Unless you live on the moon, I’m sure you’ve heard of the changes to the new EU data protection laws, commonly known as the GDPR. These changes came into force on 25th May 2018 and affect every business whether it’s in the EU or not – so that means you AND your clients. Here’s what you need to know and how to comply.
The General Data Protection Regulations (GDPR) are laws that the European Parliament, the Council of the European Union and the European Commission will use to strengthen and unify data protection for all individuals within the European Union as well as the export of personal data outside the European Union (The EU).
The GDPR is there to give citizens and residents control over their personal data and to simplify the regulatory environment for international business by unifying the regulation within the EU.
The regulation was adopted in April 2016 and became enforceable on 25 May 2018 and, unlike a directive, it does not require national governments to pass any enabling legislation, and is thus directly binding and applicable. *
* Taken from Wikipedia
In the UK it used to be called the Data Protection Act but it became the GDPR in May 2018.
Why did these changes take place?
The EU wants to give people more control over how their personal data is used because the old legislation was enacted before the Internet and cloud technology created new ways of exploiting data.
They also want to give businesses a clearer legal environment in which to operate and make data protection law identical throughout the single market.
Data protection is ongoing. It isn’t something you set and forget so you always need to be aware of what the current laws are.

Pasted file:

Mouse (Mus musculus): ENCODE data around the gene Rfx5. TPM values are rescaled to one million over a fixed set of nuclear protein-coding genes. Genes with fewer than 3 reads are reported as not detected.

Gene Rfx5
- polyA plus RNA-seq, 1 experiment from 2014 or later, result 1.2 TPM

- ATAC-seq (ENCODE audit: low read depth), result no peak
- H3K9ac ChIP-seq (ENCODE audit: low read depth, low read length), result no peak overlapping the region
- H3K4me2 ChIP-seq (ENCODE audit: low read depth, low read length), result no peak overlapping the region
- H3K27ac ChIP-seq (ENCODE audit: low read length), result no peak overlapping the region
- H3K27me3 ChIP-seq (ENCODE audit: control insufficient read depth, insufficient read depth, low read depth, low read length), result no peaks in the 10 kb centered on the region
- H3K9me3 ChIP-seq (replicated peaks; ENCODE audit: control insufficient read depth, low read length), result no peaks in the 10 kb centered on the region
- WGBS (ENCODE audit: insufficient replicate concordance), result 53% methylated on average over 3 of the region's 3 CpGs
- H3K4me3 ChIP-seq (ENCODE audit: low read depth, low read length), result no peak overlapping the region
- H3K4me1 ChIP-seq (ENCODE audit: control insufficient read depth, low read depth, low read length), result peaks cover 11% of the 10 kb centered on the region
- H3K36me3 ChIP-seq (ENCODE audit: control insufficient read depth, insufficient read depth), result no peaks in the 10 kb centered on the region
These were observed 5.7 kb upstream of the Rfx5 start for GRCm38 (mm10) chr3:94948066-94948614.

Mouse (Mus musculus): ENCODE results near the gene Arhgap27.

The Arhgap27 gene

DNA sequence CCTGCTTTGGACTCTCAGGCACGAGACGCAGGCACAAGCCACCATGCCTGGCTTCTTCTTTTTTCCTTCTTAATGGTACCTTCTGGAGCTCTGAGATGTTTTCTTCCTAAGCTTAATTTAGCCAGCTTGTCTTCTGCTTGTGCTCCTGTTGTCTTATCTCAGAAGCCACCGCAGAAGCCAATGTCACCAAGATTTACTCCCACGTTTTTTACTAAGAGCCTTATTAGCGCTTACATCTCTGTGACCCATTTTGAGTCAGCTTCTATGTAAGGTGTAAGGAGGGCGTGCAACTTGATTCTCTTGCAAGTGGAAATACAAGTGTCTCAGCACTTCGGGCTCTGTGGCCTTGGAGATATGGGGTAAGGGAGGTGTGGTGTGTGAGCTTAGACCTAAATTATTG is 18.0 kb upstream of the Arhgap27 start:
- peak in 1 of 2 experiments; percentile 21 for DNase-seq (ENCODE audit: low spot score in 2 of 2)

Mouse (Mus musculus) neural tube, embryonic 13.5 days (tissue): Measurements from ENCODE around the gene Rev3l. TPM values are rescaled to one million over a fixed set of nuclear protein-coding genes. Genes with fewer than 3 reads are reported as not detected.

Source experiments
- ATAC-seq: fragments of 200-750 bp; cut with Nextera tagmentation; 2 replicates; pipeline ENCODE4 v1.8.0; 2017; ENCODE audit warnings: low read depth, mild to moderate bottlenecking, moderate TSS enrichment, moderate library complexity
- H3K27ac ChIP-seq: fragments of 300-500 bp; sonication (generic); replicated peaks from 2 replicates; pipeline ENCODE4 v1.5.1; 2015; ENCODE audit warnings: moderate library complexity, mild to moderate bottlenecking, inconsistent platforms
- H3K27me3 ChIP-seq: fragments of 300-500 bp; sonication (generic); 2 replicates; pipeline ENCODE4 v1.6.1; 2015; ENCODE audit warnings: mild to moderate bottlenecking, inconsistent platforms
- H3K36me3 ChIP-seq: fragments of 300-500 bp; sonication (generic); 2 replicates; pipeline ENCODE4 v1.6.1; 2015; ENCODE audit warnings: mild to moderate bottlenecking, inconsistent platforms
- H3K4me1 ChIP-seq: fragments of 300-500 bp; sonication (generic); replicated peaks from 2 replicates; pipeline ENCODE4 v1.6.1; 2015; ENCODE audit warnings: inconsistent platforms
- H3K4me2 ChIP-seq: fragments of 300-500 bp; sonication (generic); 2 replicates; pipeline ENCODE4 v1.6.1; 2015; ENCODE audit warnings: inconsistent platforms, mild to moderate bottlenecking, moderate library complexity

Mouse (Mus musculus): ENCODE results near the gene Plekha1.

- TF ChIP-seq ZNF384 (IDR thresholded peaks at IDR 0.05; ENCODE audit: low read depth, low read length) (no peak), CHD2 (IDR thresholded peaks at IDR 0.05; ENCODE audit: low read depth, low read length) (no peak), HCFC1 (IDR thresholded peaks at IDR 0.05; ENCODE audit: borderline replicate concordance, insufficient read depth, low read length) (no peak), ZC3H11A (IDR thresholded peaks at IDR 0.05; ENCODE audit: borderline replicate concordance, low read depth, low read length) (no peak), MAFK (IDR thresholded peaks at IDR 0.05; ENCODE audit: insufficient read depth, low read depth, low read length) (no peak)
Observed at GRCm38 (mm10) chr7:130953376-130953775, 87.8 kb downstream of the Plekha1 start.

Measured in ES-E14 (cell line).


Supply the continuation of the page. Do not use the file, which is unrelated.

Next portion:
What does this mean for you?
You need to comply with GDPR when processing personal data for your own business, you’ll need to explain to your clients how you’re doing this, and you need to be compliant when doing work for them.
You also need to comply when processing personal data for your client.
This is important because these new changes mean that it’s now YOU who’s responsible for the data you process and not your client. So you’ll need to know the source of personal data you’re working with and how any data service providers are storing it on your behalf.
What counts as personal data?
Personal data is any information that makes a person identifiable such as their name along with either their email, telephone number, address or any other contact details.
Basically, any info that means you can identify who that person is.
But I don’t process any personal data!
Yes, you do.
- Do people from the EU visit your website? (Yup, IP addresses also count!)
- Do you or your clients have a mailing list that EU citizens can sign up to?
- Do you have personal data stored on a USB stick, an external hard drive, in an automated backup system or on an old computer?
- Do you have contacts on your phone?
- Do you or your clients use a CRM system?
- Do you or your clients have an email address book?
- Do you or any of your clients obtain and use other people’s names and contact details?
Then you need to comply with the EU data protection regulations.
But I’m not in the EU nor are my clients
Because EU data protection law extends to all foreign companies processing the data of EU residents, GDPR will affect you even if you don’t live in the EU. So even if you’re based in a non-EU country and none of your clients is from the EU, you will still have to comply with EU law.
- What if your client moves?